Foreword Reviews

Browncoats Rejoice: No Power in the 'Verse Could Stop the Serenity Sequel

Serenity

Nothing upsets fans quite like a fabulous TV series being cruelly cut down in its prime. Such was the sad fate of Joss Whedon’s cult sci-fi classic Firefly, which ran for one glorious season. Luckily, there’s a solution, growing in popularity: official continuation in comic form, which is particularly suited for this job. I was delighted to see the Dark Horse comic miniseries Serenity: Leaves on the Wind. This is science fiction excellence rooted firmly in its characters and filled with equal parts heart and humor, whether it’s Kaylee’s quiet care of Zoe’s baby or Mal’s dry one-liners. Fans of Firefly will devour it. The dialogue is on point, perfectly tuned in to how each character spoke.

Though by no means a new phenomenon, the mainstreaming of comics (and the fans of Joss Whedon) have made such official continuations much more popular in recent years, starting with Dark Horse’s Buffy the Vampire Slayer comics, and continuing on into shows like Charmed and Farscape. Comics, like TV, rely solely on visuals and dialogue to tell a story. Comics also allow for the same sort of jump cuts TV shows utilize, visually setting the new scene instantly without taking the added descriptive set-up time a novelization would need.

Serenity Cover
Written by the brilliant Zack Whedon (brother to aforementioned Joss) and drawn by the talented Georges Jeanty, the hardcover compilation of all six issues of Leaves on the Wind (plus a bonus short) is a gem. Obvious spoilers for both Firefly and Serenity (the movie sequel) ahead, which, if you haven’t seen by now, I mean, it’s been ten years. If you don’t care about me spoiling things, but are totally lost, basically all you need to know is: a Western set in space. Plus one ninja psychic. Oh, and some of us remain in complete denial about the existence of the movie, Serenity, because we find the ending traumatizing.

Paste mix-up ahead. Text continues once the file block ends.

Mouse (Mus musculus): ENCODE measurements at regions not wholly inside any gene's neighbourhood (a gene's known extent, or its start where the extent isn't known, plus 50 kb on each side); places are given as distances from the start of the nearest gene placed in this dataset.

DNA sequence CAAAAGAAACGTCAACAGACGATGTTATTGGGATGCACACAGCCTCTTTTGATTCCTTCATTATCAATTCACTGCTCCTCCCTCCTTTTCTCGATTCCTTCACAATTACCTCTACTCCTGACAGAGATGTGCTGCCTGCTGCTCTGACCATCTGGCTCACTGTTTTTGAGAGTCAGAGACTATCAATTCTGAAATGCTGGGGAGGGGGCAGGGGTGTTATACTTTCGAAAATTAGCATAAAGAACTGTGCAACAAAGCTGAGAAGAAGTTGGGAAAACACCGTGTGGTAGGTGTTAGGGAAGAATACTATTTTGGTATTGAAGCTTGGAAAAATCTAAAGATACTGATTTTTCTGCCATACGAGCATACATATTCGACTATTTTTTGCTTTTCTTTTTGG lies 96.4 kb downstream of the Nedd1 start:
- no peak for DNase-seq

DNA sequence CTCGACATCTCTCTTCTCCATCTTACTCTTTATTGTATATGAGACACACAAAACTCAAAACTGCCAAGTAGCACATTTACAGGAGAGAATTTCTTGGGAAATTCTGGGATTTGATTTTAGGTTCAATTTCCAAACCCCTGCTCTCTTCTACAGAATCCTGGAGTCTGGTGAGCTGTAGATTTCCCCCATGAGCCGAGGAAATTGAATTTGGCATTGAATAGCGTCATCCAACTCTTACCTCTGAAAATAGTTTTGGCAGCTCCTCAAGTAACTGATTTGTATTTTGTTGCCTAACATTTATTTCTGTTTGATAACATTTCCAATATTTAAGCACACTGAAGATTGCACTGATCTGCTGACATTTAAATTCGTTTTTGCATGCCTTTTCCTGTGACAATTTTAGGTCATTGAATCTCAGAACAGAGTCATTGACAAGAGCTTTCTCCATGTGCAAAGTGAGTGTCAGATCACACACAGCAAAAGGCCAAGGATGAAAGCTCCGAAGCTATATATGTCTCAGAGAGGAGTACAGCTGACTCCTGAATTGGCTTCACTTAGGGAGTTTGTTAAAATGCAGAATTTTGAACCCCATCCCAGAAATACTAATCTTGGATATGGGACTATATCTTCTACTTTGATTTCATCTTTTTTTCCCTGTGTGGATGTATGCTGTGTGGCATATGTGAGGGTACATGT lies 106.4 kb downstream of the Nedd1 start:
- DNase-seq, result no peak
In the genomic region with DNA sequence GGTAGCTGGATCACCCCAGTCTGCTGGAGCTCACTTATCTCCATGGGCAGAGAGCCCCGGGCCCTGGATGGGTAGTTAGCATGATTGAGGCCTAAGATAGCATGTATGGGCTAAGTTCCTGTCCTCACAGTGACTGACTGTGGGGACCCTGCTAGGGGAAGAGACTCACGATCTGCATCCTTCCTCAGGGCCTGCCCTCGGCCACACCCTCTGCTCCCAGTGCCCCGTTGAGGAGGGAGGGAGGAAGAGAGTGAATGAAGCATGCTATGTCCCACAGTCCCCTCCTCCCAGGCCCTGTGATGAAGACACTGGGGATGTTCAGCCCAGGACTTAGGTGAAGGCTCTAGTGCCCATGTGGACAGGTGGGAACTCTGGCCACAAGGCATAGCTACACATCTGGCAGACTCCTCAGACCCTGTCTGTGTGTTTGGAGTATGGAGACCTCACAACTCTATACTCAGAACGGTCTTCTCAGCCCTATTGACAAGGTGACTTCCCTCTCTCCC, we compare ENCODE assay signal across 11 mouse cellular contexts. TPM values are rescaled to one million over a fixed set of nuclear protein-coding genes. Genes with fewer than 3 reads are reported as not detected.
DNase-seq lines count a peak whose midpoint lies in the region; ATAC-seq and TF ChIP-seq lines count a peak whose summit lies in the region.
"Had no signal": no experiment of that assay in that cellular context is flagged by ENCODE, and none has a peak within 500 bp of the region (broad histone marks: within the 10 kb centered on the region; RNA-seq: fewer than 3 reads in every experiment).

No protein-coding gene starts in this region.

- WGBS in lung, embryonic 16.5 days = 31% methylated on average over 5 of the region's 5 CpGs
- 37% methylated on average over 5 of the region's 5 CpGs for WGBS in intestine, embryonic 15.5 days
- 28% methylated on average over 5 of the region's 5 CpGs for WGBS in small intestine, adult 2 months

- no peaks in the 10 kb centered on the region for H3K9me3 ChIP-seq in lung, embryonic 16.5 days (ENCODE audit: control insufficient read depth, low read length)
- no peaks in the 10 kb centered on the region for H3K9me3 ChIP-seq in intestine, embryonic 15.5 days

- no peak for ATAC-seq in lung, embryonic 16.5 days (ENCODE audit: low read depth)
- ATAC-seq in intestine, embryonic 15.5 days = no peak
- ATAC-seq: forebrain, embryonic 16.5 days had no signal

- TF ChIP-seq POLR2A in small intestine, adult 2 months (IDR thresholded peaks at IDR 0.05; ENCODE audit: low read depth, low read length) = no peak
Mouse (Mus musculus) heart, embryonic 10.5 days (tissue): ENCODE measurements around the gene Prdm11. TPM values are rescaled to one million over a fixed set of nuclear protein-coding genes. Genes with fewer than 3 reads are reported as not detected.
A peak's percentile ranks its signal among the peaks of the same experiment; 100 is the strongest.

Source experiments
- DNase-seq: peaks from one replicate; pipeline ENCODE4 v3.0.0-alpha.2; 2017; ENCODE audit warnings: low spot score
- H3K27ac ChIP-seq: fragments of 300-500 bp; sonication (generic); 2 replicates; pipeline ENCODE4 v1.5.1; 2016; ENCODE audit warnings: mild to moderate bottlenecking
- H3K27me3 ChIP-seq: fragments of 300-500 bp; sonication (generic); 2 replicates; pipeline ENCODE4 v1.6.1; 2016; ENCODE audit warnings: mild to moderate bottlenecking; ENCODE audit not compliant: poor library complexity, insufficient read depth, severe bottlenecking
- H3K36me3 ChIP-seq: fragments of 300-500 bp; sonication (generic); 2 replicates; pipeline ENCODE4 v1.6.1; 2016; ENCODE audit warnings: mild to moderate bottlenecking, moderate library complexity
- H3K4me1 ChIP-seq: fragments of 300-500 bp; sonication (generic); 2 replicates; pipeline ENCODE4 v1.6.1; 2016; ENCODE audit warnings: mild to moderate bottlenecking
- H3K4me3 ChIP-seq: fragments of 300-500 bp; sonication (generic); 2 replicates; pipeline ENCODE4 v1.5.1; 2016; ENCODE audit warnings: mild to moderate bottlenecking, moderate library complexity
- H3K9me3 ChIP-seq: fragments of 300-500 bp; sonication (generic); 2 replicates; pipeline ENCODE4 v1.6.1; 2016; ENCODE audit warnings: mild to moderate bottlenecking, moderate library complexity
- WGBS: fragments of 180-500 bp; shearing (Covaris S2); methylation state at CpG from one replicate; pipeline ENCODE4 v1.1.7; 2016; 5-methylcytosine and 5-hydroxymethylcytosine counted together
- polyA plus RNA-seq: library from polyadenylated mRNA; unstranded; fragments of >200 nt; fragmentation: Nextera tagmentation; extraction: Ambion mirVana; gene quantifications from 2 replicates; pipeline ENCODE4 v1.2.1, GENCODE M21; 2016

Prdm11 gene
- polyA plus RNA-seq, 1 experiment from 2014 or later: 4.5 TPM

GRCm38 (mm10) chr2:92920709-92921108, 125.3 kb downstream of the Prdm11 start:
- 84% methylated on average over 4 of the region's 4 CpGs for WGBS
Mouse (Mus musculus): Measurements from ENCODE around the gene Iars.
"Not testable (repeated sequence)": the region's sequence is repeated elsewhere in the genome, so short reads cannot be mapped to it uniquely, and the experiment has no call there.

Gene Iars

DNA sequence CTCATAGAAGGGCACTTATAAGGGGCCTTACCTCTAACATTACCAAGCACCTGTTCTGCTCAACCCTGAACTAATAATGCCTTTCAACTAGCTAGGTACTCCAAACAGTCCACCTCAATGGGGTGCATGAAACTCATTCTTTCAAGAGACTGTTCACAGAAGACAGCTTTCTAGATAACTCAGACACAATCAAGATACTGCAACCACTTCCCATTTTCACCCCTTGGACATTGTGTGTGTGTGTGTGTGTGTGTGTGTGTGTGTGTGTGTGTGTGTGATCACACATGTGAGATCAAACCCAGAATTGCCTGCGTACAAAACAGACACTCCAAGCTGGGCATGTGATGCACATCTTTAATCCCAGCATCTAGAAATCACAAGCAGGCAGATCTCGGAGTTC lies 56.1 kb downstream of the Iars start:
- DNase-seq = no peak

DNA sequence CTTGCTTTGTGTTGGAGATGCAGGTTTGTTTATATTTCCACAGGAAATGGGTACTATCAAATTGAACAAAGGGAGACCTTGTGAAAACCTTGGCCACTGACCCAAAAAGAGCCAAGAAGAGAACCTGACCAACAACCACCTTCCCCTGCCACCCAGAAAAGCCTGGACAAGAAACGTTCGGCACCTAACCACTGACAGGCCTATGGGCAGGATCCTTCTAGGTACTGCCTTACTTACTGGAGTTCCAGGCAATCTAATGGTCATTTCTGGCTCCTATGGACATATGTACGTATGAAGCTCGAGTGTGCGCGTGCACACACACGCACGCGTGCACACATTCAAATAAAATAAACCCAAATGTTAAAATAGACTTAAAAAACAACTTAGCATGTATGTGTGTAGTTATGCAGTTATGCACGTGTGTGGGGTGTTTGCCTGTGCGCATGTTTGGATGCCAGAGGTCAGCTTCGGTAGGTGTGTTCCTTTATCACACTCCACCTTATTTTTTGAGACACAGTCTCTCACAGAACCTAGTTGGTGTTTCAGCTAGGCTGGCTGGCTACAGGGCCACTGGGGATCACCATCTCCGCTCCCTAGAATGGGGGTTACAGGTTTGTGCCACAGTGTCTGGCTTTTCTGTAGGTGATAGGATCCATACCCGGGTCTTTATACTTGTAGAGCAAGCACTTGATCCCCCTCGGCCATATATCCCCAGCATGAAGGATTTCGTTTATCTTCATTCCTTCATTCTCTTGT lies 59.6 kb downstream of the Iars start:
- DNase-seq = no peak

Leaves on the Wind picks up a few months after Serenity ends. Wash, Shepherd, and my soul are all dead and Mal and the crew, including a very pregnant Zoe and minus one Jayne, are in hiding after having revealed the horrible experiments the Alliance government has perpetuated. The series opens with a Fox News-esque panel discussion made frightfully chilling by how closely it actually resembles the Ferguson coverage late last summer, for all that this first issue came out in January of 2014:

“Come on, Audrey, don’t tell me you’re that naive…These people are sowing seeds of unrest. The wounds of the Unification War have only just begun to heal and these…these terrorists—”
“Terrorists?!”
“—Yes, these terrorists come along and tear them wide open. What are they calling themselves, ‘The New Resistance’? Sounds militaristic to me.”
“They’re activists. Young civic-minded people who want to be heard.”
“We’ve seen rioting—”
“You mean protests.”
“No, I mean mobs of angry people destroying public property—last time I checked that’s a riot.”
“That’s a gross misrepresentation of what has been going on—”

After this introduction and the reassurance that the Alliance has no plans to leave the Serenity crew alone, the plot jumps to high speed. Complications during Zoe’s delivery force Mal to drop out of hiding to take her to a hospital and then abandon her there, very much at her insistence, to avoid capture himself. With Zoe locked up who knows where and a whole host of old enemies on their tail, it’s going to take all of the crew’s creativity plus the help of friends both new and old, as well as the assistance—willing or otherwise—of some old enemies to get Zoe back and save all their butts.

Much like its predecessor, Leaves on the Wind is heavy on the action: exploding spaceships, drug-induced dream sequences, sword fights, prison breaks—all beautifully rendered. It can’t be easy translating real live actors into comic book drawings. I say this based on the number of terrible translations I’ve seen and not because I have any artistic talent. It’s one thing to draw a portrait that looks like a real character, but to translate that into a moving, dynamic image with various expressions—putting a real, breathing human on a page—takes talent. Which luckily Jeanty has in abundance, as amply proved with his earlier work on Buffy.

Though obviously those who’ve already seen Firefly and Serenity will get the most out of this, Leaves on the Wind serves as a fairly decent entry point. The ending, though resolved enough to be a proper ending, teases at a continuation of the series. Hopefully it doesn’t take another ten years. Meanwhile, I’ll be off rewatching Firefly again, because “you can’t take the sky from me.”


Allyce Amidon
Allyce Amidon is the associate editor at Foreword Reviews, where she blogs about comics and graphic novels. You can follow her on Twitter @allyce_amidon

Allyce Amidon

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